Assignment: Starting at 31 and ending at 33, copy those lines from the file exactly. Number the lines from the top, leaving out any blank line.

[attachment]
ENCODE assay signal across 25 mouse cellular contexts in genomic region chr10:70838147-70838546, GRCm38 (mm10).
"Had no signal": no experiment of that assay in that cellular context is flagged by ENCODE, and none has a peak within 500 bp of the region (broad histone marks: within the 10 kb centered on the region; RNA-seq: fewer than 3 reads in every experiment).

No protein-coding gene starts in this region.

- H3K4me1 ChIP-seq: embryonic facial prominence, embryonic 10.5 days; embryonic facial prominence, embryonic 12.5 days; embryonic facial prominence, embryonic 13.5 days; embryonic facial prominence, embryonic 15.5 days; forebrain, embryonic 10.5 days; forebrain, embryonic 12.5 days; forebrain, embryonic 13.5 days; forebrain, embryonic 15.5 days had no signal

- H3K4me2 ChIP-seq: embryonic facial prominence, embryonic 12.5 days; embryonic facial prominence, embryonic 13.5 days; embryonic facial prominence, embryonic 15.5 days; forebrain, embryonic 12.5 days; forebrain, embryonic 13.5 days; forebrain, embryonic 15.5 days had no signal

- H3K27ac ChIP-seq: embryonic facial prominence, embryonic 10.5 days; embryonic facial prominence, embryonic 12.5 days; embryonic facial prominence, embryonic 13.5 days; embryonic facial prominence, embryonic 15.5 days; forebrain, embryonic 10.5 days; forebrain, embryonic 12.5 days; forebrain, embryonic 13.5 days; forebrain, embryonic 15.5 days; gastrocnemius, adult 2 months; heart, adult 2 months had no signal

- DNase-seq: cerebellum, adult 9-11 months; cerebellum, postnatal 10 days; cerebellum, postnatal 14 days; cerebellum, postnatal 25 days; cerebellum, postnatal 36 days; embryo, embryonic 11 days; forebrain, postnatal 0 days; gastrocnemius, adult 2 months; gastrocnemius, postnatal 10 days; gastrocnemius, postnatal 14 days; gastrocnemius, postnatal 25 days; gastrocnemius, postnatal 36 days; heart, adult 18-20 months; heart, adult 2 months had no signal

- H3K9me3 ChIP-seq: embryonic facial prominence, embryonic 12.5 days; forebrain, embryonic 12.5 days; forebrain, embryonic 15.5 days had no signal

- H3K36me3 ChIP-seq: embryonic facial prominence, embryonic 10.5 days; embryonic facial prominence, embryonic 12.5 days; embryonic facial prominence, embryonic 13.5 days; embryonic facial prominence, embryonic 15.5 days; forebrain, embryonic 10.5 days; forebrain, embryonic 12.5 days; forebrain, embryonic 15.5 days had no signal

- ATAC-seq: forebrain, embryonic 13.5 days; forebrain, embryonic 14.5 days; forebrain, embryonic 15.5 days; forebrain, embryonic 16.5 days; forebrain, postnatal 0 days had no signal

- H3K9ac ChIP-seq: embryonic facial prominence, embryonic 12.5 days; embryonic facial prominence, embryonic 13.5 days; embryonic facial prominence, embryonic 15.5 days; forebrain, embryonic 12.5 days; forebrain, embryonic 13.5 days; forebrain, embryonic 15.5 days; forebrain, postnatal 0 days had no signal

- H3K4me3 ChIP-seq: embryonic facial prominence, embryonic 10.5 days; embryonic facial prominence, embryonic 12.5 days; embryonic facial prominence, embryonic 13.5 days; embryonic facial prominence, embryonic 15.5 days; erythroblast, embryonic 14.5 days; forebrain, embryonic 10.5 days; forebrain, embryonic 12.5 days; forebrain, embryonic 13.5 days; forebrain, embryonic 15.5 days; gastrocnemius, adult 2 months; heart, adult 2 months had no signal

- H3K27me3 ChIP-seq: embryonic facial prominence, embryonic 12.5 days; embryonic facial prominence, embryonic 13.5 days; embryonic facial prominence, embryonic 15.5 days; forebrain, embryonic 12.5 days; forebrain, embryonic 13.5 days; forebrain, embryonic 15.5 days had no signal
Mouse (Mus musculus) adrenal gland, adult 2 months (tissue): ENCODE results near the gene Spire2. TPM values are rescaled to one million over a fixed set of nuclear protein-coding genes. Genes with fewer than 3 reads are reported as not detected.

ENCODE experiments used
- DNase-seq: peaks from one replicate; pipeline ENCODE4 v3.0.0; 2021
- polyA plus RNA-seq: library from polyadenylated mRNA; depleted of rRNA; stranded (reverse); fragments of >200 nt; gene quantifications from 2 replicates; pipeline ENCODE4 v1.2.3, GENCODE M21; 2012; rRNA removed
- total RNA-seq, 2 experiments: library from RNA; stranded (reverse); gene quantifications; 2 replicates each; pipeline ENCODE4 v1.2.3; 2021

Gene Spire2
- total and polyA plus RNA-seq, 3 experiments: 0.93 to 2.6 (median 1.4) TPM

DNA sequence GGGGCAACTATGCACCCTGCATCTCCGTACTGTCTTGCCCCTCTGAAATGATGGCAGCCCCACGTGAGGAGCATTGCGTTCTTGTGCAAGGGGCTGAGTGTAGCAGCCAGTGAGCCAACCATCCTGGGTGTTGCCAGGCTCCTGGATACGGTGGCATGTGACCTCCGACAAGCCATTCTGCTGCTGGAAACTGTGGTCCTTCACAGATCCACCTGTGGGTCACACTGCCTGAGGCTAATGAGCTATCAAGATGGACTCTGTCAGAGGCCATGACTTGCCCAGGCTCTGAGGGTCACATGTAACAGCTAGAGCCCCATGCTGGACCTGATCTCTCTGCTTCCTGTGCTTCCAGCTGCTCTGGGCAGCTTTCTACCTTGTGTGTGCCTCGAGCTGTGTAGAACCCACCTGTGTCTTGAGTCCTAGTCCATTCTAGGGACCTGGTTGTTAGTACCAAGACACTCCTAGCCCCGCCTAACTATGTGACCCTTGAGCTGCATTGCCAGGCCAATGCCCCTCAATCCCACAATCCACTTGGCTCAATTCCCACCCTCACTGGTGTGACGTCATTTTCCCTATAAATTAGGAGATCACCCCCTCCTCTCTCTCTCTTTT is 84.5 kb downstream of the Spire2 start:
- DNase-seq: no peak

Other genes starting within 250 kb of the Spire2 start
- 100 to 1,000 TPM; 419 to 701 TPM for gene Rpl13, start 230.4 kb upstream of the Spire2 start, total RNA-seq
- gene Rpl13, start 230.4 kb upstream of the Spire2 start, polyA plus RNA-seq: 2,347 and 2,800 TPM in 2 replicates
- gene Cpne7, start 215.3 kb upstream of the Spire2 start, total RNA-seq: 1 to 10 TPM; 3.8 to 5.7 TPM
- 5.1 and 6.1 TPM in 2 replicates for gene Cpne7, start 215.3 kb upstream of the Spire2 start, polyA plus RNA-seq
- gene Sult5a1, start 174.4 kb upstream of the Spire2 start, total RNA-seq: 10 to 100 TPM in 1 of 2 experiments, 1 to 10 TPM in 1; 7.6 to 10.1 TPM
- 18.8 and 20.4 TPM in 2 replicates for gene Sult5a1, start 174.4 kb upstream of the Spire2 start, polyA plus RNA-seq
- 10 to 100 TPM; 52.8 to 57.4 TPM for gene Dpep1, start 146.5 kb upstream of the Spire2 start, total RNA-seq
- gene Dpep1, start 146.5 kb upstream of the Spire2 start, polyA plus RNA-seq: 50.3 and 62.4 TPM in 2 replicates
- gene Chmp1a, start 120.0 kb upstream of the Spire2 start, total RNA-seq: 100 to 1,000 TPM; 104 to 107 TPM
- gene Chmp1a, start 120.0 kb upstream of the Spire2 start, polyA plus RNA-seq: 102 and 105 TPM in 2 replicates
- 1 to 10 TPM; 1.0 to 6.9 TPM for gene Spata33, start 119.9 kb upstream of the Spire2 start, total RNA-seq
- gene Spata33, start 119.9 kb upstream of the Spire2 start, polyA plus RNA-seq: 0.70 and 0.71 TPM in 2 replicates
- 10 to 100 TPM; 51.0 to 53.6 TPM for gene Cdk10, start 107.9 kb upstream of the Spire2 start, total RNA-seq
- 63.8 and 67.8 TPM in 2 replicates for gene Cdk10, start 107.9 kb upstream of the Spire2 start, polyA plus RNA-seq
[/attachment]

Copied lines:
- gene Dpep1, start 146.5 kb upstream of the Spire2 start, polyA plus RNA-seq: 50.3 and 62.4 TPM in 2 replicates
- gene Chmp1a, start 120.0 kb upstream of the Spire2 start, total RNA-seq: 100 to 1,000 TPM; 104 to 107 TPM
- gene Chmp1a, start 120.0 kb upstream of the Spire2 start, polyA plus RNA-seq: 102 and 105 TPM in 2 replicates